Two years after initially falling ill, patients with COVID-19 are generally in poorer health than the general population, with 31% (351/1,127) reporting fatigue or muscle weakness and 31% (354/1,127) reporting sleep difficulties. The proportion of non-COVID-19 participants reporting these symptoms was 5% (55/1,127) and 14% (153/1,127). COVID-19 patients were also more likely to report several other symptoms, including joint pain, palpitations, dizziness, and headaches. In quality of life questionnaires, COVID-19 patients also more often reported pain or discomfort (23% [254/1,127]) and anxiety or depression (12% [131/1,127]) than non-COVID-19 participants (5% [57/1,127] and 5% [61/1,127], respectively).

Around half of the study participants (650/1,190) had long COVID at two years and reported lower quality of life than those without long COVID. In mental health questionnaires, 35% (228/650) reported pain or discomfort, and 19% (123/650) reported anxiety or depression. The proportion of COVID-19 patients without long COVID saying these symptoms was 10% (55/540) and 4% (19/540) at two years. Long COVID participants also more often reported problems with their mobility (5% [33/650]) or activity levels (4% [24/540]) than those without long COVID (1% [8/540] and 2% [10/540], respectively).

Mental health assessments of long COVID participants found that 13% (83/650) displayed symptoms of anxiety and 11% (70/649) showed signs of depression, while for non-long COVID participants, the proportions were 3% (15/536) and 1% (5/540), respectively. Long COVID participants used healthcare services more often after being discharged, with 26% (169/648) reporting an outpatient clinic visit compared to 11% (57/538) of non-long COVID participants. At 17% (107/648), hospitalisation among long COVID participants was higher than the 10% (52/538) reported without long COVID.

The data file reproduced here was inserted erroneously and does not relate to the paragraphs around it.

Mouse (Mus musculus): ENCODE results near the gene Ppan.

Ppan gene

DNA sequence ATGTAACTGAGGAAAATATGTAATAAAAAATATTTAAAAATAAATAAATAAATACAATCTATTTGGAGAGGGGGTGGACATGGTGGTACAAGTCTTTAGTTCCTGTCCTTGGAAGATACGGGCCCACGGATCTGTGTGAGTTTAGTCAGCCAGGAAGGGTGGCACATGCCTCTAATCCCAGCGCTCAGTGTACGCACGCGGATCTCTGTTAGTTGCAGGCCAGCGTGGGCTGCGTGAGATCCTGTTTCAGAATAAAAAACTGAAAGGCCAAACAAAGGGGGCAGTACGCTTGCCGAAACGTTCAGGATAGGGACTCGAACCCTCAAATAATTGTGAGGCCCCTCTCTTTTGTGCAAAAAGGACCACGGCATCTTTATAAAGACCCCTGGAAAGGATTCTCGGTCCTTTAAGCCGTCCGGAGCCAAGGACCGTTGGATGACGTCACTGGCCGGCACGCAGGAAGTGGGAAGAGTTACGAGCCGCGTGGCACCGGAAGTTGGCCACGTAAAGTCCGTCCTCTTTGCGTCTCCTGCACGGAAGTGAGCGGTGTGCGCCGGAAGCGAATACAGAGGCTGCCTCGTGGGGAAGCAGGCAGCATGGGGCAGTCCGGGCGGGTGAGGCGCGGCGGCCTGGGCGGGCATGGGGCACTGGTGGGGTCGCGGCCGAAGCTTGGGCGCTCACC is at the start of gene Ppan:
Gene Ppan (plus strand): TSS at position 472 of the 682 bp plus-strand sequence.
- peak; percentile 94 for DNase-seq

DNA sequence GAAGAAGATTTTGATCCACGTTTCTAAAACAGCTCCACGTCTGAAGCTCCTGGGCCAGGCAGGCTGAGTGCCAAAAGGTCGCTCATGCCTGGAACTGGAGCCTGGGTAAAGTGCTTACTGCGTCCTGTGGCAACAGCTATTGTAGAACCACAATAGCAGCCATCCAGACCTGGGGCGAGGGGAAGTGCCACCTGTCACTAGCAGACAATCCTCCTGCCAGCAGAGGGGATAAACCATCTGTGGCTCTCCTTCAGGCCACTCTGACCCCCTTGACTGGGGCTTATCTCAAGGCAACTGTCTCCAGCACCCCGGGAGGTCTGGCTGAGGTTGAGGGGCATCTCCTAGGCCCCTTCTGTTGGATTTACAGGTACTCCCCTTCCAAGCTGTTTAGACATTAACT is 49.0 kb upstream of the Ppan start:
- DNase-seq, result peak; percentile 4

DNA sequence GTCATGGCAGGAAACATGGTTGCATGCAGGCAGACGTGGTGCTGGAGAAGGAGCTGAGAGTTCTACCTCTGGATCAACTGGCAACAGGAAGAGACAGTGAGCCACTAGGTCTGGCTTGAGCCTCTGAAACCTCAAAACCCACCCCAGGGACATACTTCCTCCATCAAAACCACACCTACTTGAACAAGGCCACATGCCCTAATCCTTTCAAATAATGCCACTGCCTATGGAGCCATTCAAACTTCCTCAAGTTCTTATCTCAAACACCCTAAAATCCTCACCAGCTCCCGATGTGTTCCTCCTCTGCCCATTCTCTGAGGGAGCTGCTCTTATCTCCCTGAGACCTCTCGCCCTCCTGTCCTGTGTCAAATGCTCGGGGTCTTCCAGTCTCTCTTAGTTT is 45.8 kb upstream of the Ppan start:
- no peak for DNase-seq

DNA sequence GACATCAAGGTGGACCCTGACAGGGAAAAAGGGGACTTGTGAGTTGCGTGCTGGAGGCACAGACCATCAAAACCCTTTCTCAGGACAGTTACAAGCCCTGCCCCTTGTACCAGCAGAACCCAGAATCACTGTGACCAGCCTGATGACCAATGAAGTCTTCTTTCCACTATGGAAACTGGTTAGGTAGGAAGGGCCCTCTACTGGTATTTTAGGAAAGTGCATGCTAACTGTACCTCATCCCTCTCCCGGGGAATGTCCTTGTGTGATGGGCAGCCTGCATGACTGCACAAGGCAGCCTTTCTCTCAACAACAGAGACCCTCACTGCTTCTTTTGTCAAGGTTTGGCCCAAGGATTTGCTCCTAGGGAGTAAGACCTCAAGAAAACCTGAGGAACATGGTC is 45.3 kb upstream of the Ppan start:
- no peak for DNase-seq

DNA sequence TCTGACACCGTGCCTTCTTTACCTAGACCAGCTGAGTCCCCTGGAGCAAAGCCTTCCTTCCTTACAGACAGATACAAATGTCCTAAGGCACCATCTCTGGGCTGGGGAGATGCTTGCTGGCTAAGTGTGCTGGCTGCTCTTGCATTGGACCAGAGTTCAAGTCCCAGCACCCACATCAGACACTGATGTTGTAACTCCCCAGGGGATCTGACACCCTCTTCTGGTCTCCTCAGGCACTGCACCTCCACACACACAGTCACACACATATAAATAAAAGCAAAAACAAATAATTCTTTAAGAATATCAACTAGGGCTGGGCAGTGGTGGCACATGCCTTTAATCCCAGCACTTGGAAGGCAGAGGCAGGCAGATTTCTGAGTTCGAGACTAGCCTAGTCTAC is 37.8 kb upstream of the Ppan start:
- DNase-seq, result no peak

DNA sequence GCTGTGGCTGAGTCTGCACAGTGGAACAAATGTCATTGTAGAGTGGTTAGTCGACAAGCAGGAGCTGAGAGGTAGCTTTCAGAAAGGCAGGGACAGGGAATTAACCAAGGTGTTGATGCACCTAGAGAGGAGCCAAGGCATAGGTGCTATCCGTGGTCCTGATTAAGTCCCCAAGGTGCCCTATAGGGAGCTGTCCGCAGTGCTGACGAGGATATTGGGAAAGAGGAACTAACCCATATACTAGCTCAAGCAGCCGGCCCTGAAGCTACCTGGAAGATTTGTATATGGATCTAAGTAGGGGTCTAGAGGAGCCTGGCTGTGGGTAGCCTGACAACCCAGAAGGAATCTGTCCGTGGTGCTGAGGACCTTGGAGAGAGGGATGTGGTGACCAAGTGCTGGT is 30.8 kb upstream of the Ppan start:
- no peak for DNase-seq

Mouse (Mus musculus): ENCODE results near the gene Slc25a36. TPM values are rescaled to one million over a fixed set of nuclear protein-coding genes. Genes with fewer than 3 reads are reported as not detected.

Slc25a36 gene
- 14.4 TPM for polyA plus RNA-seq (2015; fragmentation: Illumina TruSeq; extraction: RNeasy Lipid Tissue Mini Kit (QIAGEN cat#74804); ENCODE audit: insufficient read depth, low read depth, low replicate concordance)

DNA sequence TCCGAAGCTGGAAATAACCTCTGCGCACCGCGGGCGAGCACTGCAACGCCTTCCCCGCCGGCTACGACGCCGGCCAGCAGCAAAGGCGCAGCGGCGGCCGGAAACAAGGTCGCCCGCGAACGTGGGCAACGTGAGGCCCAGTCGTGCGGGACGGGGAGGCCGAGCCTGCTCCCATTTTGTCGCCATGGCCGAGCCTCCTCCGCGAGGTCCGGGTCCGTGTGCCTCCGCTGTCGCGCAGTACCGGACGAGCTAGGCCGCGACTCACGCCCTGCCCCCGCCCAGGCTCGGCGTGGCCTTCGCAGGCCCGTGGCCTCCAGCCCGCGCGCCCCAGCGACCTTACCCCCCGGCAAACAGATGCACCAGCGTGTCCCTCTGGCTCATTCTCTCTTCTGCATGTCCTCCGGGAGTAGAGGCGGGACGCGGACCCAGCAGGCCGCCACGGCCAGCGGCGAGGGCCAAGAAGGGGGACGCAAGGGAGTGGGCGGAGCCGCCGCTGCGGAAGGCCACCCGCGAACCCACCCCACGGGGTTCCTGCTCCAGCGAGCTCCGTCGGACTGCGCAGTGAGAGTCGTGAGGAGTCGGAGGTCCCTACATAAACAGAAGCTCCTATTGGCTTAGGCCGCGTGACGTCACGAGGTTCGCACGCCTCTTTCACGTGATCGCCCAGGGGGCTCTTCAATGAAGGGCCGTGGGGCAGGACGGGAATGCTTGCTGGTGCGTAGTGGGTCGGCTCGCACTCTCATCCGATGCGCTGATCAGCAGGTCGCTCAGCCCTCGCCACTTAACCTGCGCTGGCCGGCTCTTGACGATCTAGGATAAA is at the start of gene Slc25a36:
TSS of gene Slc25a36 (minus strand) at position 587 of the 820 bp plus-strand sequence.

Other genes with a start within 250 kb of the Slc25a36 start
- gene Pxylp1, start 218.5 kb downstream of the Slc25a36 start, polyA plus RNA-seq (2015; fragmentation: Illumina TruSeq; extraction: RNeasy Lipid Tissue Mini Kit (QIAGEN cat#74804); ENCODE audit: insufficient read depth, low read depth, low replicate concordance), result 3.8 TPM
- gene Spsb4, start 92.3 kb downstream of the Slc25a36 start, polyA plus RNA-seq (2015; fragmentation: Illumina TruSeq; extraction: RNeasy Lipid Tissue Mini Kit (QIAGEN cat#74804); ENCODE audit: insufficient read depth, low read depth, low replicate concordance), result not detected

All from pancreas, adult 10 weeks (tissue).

The authors acknowledge limitations to their study. Without a control group of hospital survivors unrelated to COVID-19 infection, it is hard to determine whether observed abnormalities are specific to COVID-19. While the moderate response rate may introduce selection bias, most baseline characteristics were balanced between COVID-19 survivors included in the analysis and those who were not. The slightly increased proportion of participants included in the research who received oxygen suggests that those who did not participate in the study had fewer symptoms than those who did. This may result in an overestimate of the prevalence of long COVID symptoms. Being a single centre study from an early pandemic, the findings may not directly extend to the long-term health outcomes of patients infected with later variants. Like most COVID-19 follow-up studies, there is also the potential for information bias when analysing self-reported health outcomes. Some outcome measures, including work status and health-care use after discharge, were not recorded at all visits, meaning only partial analysis of long-term impacts.

https://www.thelancet.com/journals/lanres/article/PIIS2213-2600(22)00126-6/fulltext